You are warned at the door that there will be blood and use of strong language...

But the play starts quietly, slowly and with great humour as imperial guards and best mates Humayun (Devesh Kishore) and Babur (Luke Murphy) keep watch as the final touches are made to the wondrous Taj Mahal behind them. The emperor has decreed that no one, except those working on the masterpiece, should see the building until it is finished.

Humayun is the son of the guards’ chief - ramrod straight and strictly-by-the-book. Puppyish Babur is all shiny eyed innocence and humour, full of imagination and make believe, though his childish ideas strike at weighty targets.

The two guards steal a look as dawn breaks and within 24 hours learn that such beauty also has barbaric and tragic consequences.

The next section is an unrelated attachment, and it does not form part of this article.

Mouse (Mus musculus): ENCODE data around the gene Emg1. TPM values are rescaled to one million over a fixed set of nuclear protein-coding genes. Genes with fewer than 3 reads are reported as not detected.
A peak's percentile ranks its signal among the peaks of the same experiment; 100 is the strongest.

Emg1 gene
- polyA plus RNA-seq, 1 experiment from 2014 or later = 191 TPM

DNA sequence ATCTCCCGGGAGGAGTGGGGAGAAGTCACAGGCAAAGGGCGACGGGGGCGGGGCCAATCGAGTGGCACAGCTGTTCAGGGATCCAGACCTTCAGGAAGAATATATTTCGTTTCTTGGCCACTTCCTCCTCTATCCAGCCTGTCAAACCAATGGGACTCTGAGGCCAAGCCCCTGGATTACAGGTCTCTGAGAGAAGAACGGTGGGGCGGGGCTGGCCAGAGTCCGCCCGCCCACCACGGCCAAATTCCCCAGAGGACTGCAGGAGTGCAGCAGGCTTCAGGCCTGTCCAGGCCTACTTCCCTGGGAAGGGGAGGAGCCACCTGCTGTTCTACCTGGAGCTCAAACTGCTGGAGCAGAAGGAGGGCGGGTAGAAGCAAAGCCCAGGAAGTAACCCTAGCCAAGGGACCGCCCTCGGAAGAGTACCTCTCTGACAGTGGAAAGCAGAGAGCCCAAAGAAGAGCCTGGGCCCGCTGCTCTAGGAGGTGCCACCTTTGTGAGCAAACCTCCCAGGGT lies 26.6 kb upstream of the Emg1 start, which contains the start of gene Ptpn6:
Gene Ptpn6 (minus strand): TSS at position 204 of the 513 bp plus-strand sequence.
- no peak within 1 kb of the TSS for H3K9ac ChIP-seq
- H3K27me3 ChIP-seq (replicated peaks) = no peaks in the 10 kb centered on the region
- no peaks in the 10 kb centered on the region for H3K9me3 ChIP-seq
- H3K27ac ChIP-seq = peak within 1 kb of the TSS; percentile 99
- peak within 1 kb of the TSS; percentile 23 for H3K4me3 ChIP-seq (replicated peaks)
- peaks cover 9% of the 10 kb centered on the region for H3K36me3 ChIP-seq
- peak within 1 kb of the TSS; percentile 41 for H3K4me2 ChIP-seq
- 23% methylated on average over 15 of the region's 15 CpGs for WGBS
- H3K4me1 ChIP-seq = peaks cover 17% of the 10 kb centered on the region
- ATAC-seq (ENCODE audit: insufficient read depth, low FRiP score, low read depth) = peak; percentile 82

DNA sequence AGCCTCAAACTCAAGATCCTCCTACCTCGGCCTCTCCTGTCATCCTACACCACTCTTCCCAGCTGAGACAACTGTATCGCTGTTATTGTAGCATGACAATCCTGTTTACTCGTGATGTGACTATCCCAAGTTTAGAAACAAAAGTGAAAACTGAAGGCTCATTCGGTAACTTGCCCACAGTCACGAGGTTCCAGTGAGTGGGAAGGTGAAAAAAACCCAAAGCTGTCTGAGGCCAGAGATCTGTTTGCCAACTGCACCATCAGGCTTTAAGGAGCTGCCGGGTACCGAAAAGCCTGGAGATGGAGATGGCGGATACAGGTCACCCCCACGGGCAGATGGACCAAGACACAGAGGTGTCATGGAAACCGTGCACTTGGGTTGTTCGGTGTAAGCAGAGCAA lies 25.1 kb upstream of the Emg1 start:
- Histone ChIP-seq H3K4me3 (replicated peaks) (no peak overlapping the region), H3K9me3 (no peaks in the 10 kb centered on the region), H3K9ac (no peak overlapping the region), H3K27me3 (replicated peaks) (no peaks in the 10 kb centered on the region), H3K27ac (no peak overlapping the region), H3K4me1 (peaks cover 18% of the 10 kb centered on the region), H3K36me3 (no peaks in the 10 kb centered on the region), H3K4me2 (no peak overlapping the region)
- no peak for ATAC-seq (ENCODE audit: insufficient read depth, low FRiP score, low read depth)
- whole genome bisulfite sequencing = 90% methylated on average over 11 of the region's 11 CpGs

The play is based around the myth that emperor Shah Jahan ordered that all 20,000 who worked on the building should have their hands cut off so that its beauty could not be repeated.

The two dutiful members of the imperial guard are ordered to carry out the task - one to chop and one to cauterise.

The actors will win all the plaudits, but it is both beautifully and grimly realised by director Kash Arshad, designer Elizabeth Wright, sound designer Mark Melville and lighting designer Robbie Butler.

Kishore and Murphy are both excellent and play off each other superbly with the humour and the tragedy - but Murphy edges it as his lifeforce is crushed by the fact that he had to butcher 20,000 innocent people on the whim of his ruler.

It will not appeal to everyone, but in many ways, this is the play of the summer season at the theatre. Written by Rajiv Joseph, this is a regional premiere for the award-winning piece and should not be missed.

Whether it is a Greek classic, a play about child abuse or the crushing despair of the loss of a child, the studio has hosted many powerful, unsettling and moving pieces. And this is up with the best of them.